# Datatypes in Python

In Python, different types of values can be assigned to variables. Python is an object-oriented language and it implements the concept of classes and objects. The datatypes in python are treated as Classes and values are treated as objects of the class.

Thus, you can say that different types of values belong to different classes(datatypes). Datatypes available in Python are as follows:

## Python Numbers

Python numbers consist of four types of values. They are:

1. Integer (int)

Integers are just like integers in mathematics. Any whole number is considered as an integer in Python. Integers include positive as well as negative whole numbers.

There is no limitation on the length of an integer. You can use as large as the value you want, depending upon the memory available.

Integer value must not have a decimal point.

Example:
``````age = 50
p = 12345678987
marks = -10​``````
2. Floating-point Numbers (float)

Floating-point numbers are decimal values. Float values can be positive or negative.
Python provides accuracy in floating-point numbers up to 15 decimal places only. After that, the value may become inaccurate.

Example:
``````depth = 456.3759
a = 5.0​``````
3. Complex Numbers (complex)

Complex numbers are the imaginary numbers. Complex numbers are not used commonly. They are used for research purposes in engineering and science field.

Complex numbers are written in the format 'a + bj', where a is the real part and b is the imaginary part. Letter 'j' is added as a suffix to the imaginary part.

Example:

``````3 + 6j
10j #real part is 0.``````
4. Boolean (bool)

Boolean datatypes work on logical mathematics. A value of Boolean datatype can either be 'True' or 'False'.
It is used in algorithm implementation. The values True and False will always start with capital letters 'T' and 'F' respectively because these words have special meanings to the interpreter.

The value 'True' is assigned to the variable if the given condition evaluates to true. Otherwise, 'False' value is assigned.

Example:
``````>>> c = 10>5
>>> c
True

>>> d = 5<2
>>> d
False​``````

### Python Strings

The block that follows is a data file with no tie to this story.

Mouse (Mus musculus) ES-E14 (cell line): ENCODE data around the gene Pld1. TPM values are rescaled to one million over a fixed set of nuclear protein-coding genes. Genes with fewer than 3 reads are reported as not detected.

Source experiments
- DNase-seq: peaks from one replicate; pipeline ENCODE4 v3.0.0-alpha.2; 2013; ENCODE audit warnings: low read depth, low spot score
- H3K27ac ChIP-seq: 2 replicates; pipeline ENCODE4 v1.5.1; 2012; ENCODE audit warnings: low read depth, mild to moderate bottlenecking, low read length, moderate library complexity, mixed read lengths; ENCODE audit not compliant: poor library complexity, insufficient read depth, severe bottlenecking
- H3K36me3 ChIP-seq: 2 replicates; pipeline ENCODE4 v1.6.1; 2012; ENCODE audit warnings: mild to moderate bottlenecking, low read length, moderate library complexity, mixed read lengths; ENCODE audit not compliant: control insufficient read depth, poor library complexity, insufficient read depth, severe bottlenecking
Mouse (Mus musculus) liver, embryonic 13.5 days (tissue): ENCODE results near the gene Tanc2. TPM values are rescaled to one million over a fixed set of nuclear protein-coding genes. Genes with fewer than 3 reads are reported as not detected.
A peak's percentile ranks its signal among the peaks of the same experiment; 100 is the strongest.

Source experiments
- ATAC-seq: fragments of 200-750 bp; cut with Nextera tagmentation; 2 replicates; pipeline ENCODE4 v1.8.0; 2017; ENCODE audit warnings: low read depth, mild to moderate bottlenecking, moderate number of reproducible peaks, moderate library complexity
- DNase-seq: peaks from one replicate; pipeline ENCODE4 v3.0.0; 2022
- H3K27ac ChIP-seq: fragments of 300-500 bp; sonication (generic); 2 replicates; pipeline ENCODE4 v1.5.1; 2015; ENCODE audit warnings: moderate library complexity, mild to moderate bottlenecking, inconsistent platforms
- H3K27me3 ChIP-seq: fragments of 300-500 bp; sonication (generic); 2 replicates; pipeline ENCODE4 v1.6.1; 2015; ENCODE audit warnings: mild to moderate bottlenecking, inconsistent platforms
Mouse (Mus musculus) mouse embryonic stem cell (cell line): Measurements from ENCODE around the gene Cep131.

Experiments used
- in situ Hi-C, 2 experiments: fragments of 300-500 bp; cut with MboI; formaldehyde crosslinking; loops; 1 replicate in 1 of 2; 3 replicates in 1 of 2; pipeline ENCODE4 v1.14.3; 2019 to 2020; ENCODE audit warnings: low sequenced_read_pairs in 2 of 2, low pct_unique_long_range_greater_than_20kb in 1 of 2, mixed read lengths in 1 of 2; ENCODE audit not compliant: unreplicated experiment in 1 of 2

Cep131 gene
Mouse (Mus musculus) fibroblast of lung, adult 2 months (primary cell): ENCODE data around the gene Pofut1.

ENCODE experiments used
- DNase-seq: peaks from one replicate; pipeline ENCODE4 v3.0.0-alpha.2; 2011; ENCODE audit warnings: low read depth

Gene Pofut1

A string is a sequence of characters which lies in a pair of double or single quotes. A string can contain one or more characters. The quotation marks show the beginning and end of the string.

Example:

``"Learning Python"``

or

``'Learning Python'``

The only difference between double and single quotes is that, with single quotes, you won't be able to use an apostrophe.

### Python List

A list is a collection of values that may or may not be of the same type.

• A list is a mutable i.e changeable and ordered data.
• The values present in a list are called Items. Every item in the list has an index.
• The Items of a list lie within a pair of square brackets [].

Example:

``Subjects = [ 'Hindi', 'English', 'Maths', 'Science' ]``

### Python Tuples

Tuples are similar to lists but they are immutable i.e unchangeable and ordered.

• All the items in tuples are indexed.
• Unlike a list, the items lie within a pair of parenthesis ().

Example:

``Days = ( 'Monday', 'Tuesday', 'Wednesday', 'Thursday', 'Friday', 'Saturday', 'Sunday' )``

### Python Set

A Set is a collection of unordered and immutable i.e unchangeable values.

• All the values in a set are unique and unindexed.
• The values in a set are enclosed within a pair of curly braces {}.

Example:

``Age = { 12, 45, 67, 40, 33, 70 }``

### Python Dictionary

Dictionary is a special datatype in Python which consists of Key-Value pairs.

• Dictionary is a built-in datatype which binds the values to the respective keys.
• It is an unordered and mutable i.e changeable datatype.
• Every item in a dictionary has an index.
• Curly braces {} are used in a dictionary to hold all the items.

Example:

``````Countries {
'India' : 'New Delhi'
'China' : 'Beijing'
'USA' : 'Washington DC'
}``````

### Detecting the datatype of a value in Python.

Python provides a built-in function 'type()' to detect the datatype of a value. In other words, you can say that the type() function returns the class to which the value (object) belongs.

The value or name of the variable referring to that value whose type is to be detected is given as an argument to the function.

Example:

• Passing the variable as an argument
``````>>> a = 55
>>> type(a)
<class 'int'>

>>> m = 45.1
>>> type(m)
<class 'float'>

>>> test = 5>10
>>> type(test)
<class 'bool'>

>>> day=['monday', 'tuesday'] #list
>>> type(day)
<class 'list'>

>>> age = {10,99,22,13,14} #set
>>> type(age)
<class 'set'>

Days = ( 'Monday', 'Tuesday', 'Wednesday', 'Thursday', 'Friday', 'Saturday', 'Sunday' )
>>> type(Days)
<class 'tuple'>​``````
• Passing the value as an argument

``````>>> type(6.8)
<class 'float'>

>>> type(True)
<class 'bool'>

>>> type(33333)
<class 'int'>

>>> type("hello")
<class 'str'>​``````